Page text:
Article #27 in the YCC Kids Club Ghana Student Life Stories Project
The Day I Will Never Forget: Prison
By Marvel, Age 13
As the only child of my parents, I have been lucky that my family has tried to fulfill everything I have requested of them. I am therefore a happy child. However, on December tenth, 2007, there was a day that I will never forget in my life: a day when I felt very sad.
We were on vacation, so when I got up from bed, I took my breakfast, said goodbye to my parents, and went straight to my friend Kofi Mensah’s house. We had planned already to play football on our school park with some other friends. Kofi was washing his school uniforms, so his father offered me a seat in his sibling’s room.
When Kofi finished washing, we went to the game venue. We were a shade late, so when we got there our friends had already dressed up and were waiting for us. The match kicked off at ten in the morning.
Twenty minutes into the game, Kofi’s father sent a boy to call us. When we arrived back in his house, Mr. Badu said that a large sum of money was missing from his house, and he suspected that we had taken it. We repeated that we could not do such a thing, but Mr. Badu was so furious that he took us to the police station. Over there, he asked them to beat us with a cane until we said the truth.
What saddened me most was that the policeman actually did give us fifteen cane strokes. He beat us hard on our backs, and never even asked us anything. After that, the police put us in the cells. The room was so dark and stinking that breathing was very difficult for us.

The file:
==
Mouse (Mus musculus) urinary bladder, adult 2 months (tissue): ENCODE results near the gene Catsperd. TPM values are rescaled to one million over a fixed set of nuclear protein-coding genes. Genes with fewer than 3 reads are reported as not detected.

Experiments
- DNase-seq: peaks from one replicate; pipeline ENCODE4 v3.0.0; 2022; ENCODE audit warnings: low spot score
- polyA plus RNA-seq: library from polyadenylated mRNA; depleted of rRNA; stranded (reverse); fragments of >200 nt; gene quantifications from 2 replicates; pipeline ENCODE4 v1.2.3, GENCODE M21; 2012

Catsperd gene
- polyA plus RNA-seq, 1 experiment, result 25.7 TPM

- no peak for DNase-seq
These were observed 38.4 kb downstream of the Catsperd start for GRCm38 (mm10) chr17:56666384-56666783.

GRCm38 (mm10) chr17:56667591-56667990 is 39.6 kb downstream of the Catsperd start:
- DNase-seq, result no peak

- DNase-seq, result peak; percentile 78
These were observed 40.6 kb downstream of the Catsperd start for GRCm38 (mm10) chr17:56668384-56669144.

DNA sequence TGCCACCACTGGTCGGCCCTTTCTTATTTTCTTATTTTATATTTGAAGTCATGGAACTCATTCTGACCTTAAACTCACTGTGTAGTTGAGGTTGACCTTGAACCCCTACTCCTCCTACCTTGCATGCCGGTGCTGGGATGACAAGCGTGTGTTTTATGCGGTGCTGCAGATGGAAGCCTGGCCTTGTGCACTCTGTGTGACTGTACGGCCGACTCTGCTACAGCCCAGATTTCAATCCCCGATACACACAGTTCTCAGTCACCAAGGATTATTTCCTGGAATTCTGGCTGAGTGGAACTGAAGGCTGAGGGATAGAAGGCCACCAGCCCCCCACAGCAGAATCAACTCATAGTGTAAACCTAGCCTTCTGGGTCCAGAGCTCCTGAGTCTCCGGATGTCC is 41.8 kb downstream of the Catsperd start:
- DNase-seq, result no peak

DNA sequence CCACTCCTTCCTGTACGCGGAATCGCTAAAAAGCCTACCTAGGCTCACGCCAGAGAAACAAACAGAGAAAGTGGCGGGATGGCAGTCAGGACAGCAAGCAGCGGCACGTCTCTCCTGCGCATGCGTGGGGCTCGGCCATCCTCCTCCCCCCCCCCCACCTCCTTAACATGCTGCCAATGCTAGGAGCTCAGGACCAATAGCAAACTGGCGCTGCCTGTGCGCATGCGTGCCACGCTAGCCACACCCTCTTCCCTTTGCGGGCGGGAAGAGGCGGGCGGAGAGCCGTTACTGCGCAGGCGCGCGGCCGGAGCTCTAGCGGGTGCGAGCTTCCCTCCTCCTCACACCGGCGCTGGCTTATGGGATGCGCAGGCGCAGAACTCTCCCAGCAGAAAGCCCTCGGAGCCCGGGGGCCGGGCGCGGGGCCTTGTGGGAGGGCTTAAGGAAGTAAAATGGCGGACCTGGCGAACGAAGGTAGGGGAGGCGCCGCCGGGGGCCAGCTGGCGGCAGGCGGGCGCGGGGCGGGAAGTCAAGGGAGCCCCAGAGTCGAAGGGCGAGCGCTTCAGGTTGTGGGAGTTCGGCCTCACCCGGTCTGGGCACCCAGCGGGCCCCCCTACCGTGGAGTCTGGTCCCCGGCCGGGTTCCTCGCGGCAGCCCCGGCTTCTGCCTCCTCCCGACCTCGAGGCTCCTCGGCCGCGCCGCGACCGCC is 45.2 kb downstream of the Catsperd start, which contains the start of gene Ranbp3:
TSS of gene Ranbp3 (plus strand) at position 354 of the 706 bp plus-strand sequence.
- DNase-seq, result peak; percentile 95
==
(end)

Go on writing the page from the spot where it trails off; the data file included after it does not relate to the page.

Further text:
When my parents got wind of our plight, it was an awful shock for them, because they knew I had never stolen as much as one pesewa before. They hurriedly came to pay the bail money, and we were released from the cells.
While my parents were deliberating about the issue in the evening, Kofi’s father, Mr. Badu, and his brothers came in. What was their mission? They had come to apologize because they had found the money and thus it was not us who had taken it at all.
My parents did not utter a word until they we shamefully arrived back home. In fact, on that day I became very sad. I am NOT a thief, and I never will be!
Nowadays, Ghanaian police are less frequently abusing citizens like that because our new president is cracking down on police corruption. However, I will never in my life forget that awful day I spent in jail, wrongfully accused!
Lillie’s Note: Please leave Marvel a comment on his powerful article, stating your geographical location!
The author, Lillie Marshall, is 6-foot-tall National Board Certified Teacher of English, fitness fan, and mother of two who has been a public school educator since 2003. She launched Around the World “L” Travel and Life Blog in 2009, and over 3.7 million readers have now visited this site. Lillie also runs TeachingTraveling.com and DrawingsOf.com. Subscribe to her monthly newsletter, and follow @WorldLillie on social media!